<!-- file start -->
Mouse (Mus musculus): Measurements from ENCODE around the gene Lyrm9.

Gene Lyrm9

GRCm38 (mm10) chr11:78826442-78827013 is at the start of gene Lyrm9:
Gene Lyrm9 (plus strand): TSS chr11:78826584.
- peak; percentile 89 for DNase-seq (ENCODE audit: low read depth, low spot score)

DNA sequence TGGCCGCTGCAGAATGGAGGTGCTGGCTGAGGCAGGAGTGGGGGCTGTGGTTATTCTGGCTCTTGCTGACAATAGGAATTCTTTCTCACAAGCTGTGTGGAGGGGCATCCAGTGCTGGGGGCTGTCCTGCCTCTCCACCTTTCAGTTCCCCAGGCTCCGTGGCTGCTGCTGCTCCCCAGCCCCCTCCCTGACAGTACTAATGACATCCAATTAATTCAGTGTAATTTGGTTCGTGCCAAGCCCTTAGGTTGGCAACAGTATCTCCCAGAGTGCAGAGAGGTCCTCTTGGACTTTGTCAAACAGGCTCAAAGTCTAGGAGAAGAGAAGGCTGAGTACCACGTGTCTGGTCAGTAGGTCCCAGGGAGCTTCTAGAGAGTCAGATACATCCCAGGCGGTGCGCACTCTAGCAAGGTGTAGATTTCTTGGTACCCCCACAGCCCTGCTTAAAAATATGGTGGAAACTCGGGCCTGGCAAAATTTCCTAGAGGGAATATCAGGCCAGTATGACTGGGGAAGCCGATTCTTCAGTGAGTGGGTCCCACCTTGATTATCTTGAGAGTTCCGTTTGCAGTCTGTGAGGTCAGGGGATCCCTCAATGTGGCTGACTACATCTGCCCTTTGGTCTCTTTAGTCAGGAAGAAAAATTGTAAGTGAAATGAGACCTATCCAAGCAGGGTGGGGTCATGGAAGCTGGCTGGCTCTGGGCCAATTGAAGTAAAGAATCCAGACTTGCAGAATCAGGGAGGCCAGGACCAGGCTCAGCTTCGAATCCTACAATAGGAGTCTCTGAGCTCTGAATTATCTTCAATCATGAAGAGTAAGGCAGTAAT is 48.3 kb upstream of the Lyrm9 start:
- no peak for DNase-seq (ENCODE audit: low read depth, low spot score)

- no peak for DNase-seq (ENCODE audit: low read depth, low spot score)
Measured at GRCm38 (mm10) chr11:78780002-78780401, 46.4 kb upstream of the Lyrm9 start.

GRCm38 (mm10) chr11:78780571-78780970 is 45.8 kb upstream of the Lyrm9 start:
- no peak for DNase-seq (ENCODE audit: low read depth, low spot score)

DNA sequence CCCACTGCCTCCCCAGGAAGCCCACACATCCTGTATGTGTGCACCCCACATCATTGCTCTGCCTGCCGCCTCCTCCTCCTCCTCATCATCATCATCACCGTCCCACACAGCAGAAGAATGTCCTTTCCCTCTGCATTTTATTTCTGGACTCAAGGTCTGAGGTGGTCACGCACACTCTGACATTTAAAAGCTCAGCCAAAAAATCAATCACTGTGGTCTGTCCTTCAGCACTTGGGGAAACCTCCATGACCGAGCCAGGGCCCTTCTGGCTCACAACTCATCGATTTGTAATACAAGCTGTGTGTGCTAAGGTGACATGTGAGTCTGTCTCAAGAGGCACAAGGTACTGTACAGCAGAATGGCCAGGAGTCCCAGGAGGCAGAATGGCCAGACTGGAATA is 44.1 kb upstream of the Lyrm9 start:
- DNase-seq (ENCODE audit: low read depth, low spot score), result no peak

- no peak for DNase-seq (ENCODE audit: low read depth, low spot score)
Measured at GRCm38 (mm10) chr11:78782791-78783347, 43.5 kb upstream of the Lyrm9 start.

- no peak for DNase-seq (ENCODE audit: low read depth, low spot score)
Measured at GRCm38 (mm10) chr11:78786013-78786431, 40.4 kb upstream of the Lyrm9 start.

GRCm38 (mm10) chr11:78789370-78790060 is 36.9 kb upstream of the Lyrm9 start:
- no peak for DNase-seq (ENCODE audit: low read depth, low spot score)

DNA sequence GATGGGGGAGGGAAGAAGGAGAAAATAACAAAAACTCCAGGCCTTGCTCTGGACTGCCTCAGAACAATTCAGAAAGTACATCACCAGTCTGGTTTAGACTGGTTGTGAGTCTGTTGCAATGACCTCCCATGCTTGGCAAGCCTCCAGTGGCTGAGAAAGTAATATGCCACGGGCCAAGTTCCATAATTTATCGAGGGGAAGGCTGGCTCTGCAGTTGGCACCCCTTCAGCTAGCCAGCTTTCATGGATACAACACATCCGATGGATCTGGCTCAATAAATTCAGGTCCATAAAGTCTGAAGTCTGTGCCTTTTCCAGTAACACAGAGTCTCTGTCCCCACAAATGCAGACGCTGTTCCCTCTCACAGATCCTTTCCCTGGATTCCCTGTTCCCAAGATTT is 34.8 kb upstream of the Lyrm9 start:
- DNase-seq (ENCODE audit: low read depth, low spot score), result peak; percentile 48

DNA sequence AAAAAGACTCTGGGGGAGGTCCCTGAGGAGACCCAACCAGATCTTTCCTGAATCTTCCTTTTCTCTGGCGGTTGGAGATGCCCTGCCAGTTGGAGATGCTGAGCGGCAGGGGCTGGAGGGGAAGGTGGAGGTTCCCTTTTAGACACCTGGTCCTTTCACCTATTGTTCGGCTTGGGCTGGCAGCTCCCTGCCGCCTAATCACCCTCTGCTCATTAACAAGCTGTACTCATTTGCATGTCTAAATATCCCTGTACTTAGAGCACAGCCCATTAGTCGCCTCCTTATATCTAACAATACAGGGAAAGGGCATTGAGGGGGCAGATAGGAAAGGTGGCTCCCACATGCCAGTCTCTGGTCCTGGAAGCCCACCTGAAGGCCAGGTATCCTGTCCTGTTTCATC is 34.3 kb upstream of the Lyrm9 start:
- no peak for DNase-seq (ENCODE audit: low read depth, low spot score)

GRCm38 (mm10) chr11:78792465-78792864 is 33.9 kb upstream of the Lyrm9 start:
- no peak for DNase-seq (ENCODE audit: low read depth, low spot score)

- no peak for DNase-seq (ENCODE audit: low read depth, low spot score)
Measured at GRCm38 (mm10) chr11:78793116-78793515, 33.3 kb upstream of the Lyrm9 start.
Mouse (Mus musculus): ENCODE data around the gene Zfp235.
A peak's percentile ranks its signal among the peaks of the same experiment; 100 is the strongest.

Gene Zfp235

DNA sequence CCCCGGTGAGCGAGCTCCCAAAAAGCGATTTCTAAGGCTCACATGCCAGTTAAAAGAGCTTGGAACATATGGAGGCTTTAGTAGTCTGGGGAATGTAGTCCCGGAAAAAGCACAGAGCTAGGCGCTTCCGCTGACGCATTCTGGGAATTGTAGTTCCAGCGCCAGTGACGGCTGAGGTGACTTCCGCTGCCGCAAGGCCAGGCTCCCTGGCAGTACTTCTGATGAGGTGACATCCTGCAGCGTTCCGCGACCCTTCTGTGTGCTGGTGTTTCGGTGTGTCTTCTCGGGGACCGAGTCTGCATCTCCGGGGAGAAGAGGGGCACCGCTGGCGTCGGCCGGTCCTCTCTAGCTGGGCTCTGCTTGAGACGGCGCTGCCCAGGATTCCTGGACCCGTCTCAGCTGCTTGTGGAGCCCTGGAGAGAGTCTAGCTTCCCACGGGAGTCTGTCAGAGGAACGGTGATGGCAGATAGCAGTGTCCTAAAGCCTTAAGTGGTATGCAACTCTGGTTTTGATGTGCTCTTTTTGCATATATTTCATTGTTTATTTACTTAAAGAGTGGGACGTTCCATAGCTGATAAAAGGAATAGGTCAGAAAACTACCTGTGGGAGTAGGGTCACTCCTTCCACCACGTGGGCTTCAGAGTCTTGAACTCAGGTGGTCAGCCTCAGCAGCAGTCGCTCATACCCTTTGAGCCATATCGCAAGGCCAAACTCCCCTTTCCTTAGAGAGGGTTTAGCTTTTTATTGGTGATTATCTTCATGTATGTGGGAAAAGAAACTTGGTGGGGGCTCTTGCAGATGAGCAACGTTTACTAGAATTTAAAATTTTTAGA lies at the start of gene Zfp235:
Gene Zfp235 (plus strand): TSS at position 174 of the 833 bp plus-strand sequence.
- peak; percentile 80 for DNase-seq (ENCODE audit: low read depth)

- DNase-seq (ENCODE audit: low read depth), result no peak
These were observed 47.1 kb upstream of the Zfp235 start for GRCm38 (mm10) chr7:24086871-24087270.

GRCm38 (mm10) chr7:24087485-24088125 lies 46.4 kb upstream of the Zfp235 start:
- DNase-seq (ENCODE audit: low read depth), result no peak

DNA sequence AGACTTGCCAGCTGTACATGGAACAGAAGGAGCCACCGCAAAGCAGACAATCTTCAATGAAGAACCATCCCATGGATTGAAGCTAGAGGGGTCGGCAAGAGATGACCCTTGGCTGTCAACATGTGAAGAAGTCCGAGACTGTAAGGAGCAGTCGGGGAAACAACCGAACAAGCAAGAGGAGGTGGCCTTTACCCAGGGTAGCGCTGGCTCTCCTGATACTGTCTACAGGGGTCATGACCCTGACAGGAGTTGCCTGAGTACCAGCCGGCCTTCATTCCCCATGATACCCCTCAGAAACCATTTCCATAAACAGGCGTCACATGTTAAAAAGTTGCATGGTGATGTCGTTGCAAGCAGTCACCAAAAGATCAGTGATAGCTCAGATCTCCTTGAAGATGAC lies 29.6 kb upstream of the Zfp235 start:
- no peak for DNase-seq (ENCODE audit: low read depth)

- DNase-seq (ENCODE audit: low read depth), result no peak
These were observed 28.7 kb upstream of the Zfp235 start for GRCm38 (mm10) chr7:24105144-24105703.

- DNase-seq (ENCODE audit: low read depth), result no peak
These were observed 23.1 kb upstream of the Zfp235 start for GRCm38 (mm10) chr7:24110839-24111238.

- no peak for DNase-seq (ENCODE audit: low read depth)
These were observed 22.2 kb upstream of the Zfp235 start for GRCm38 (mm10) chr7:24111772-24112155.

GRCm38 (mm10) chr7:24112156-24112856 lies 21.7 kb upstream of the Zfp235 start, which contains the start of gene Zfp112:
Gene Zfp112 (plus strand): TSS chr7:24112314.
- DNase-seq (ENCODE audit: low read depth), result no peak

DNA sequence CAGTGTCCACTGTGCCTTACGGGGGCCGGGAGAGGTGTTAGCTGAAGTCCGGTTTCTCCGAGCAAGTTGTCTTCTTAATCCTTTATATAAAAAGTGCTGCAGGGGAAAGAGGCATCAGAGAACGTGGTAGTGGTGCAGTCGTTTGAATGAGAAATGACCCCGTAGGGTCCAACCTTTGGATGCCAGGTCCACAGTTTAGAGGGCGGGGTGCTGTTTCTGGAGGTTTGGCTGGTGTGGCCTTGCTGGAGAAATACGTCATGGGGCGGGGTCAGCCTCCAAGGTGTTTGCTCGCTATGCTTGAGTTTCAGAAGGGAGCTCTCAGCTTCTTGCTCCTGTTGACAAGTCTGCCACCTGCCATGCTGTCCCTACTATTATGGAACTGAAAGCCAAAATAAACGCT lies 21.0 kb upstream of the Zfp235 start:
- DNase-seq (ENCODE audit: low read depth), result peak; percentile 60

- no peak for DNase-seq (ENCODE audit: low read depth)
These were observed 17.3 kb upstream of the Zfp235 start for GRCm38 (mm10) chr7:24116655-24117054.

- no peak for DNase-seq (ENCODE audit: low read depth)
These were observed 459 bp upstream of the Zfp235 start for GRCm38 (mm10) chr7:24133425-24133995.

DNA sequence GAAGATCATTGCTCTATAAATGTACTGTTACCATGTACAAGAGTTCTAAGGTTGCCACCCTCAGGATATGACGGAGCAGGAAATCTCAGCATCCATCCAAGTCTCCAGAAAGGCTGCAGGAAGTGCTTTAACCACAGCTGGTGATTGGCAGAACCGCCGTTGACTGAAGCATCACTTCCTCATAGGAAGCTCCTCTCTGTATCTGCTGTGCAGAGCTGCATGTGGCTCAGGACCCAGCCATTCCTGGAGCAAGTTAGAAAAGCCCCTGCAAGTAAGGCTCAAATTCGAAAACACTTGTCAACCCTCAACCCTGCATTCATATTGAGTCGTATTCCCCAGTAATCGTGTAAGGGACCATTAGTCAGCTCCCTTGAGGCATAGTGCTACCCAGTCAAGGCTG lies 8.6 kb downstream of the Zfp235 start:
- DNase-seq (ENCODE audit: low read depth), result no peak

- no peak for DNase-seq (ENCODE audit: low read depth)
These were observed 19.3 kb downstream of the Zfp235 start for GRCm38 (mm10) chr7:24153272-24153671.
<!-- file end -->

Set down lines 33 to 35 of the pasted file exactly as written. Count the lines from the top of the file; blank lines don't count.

- peak; percentile 80 for DNase-seq (ENCODE audit: low read depth)

- DNase-seq (ENCODE audit: low read depth), result no peak
These were observed 47.1 kb upstream of the Zfp235 start for GRCm38 (mm10) chr7:24086871-24087270.